How much is your time worth?

If you live in southern California and drive to work, the answer for some of you seems to be more than $17 an hour.

That conclusion is drawn from data contained in an Infrastrurist interview with Jack Finn, the head of toll services for HTNB, an infrastructure firm that designed Route 91 in Orange County.

Route 91 is one of nine roads in the U.S. offering High-Occupancy Toll access to its High-Occupancy Vehicle (HOV lane). As well as vehicles with two or more passengers, single-occupant single-driver cars can use the lane by paying a toll to enter what is known as a HOT lane.

Stuck in traffic, by Flickr user SMercury98

Stuck in traffic, by Flickr user SMercury98

The goal of HOT lanes is to vary pricing enough to keep traffic flowing smoothly. If a HOT/HOV lane seems to be filling up with vehicles at certain times, the entry price for that period is raised until it discourages new entrants, and a new equilibrium is achieved.

Finn said that a 10-mile commute along a usually congested stretch of Route 91 takes 45 minutes at the height of rush hour. The HOT lane tolls during that period are set at $10, which he says keeps traffic flowing at 60 mph.

So at least some drivers are willing to spend $10 to cut 35 minutes off their commute. That translates $17.15 an hour, meaning they think their time is worth more than that rate. (Finn notes that rates in less affluent and less congested parts of the country usually top out below $4 per 10-mile stretch.)

HOT lanes have been criticized as "Lexus Lanes," a luxury affordable only by the very rich. Finn says that's not true, and that studies show people of all income brackets make the judgment that it's worth paying to save that time on a particular day.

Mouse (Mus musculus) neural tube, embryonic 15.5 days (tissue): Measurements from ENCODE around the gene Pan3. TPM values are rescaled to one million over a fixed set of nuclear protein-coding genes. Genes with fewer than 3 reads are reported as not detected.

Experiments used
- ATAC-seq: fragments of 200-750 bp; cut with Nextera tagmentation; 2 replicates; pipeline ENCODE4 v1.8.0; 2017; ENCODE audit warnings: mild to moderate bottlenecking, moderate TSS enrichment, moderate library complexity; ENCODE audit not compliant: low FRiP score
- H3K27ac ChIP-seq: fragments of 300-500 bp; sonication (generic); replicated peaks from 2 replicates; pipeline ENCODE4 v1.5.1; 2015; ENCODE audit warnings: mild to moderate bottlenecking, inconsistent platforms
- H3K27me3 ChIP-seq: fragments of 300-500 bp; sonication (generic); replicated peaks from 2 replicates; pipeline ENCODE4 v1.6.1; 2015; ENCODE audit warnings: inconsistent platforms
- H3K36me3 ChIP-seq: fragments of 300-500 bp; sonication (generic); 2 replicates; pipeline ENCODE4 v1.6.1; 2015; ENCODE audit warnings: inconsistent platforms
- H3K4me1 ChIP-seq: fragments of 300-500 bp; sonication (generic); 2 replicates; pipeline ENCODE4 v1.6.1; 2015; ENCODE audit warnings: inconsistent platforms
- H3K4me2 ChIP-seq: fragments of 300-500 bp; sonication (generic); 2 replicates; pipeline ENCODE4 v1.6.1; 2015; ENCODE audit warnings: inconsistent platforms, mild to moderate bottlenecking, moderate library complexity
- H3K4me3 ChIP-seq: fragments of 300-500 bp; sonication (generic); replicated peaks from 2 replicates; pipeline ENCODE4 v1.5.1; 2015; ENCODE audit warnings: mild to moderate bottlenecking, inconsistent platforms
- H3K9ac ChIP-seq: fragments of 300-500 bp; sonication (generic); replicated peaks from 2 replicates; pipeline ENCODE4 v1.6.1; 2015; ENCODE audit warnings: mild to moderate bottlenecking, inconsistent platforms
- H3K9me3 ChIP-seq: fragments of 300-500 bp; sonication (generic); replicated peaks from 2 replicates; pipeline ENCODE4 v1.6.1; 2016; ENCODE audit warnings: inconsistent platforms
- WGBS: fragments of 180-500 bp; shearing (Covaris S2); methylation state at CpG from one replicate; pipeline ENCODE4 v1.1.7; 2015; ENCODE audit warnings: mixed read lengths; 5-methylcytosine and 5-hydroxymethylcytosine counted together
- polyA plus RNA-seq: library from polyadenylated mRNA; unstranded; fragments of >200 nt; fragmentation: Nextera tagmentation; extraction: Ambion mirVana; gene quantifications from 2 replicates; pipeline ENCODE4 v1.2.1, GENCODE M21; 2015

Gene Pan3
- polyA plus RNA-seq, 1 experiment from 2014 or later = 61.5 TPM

china traffic main 630

china traffic main 630

HOT lanes now exist in Denver, Minneapolis, and San Diego, with more than 30 more under construction in locales as diverse as Miami and San Francisco.

Single-occupant access to HOV lanes has also been offered to drivers of hybrids in California, but those "Prius perks" will end next year, replaced by similar access for electric-vehicle drivers.

A 2005 study by the Texas Transportation Institute, at Texas A&M University, found that commuters lose almost 50 hours of their time--that's a full average work week--to delays in rush-hour driving each year. Those same delays now waste tens or hundreds millions of gallons of gasoline.

At $3 a gallon, fuel is still far cheaper than time. But tell us: Do you think paying $10 is reasonable to save 35 minutes?

Leave us your thoughts in the Comments below.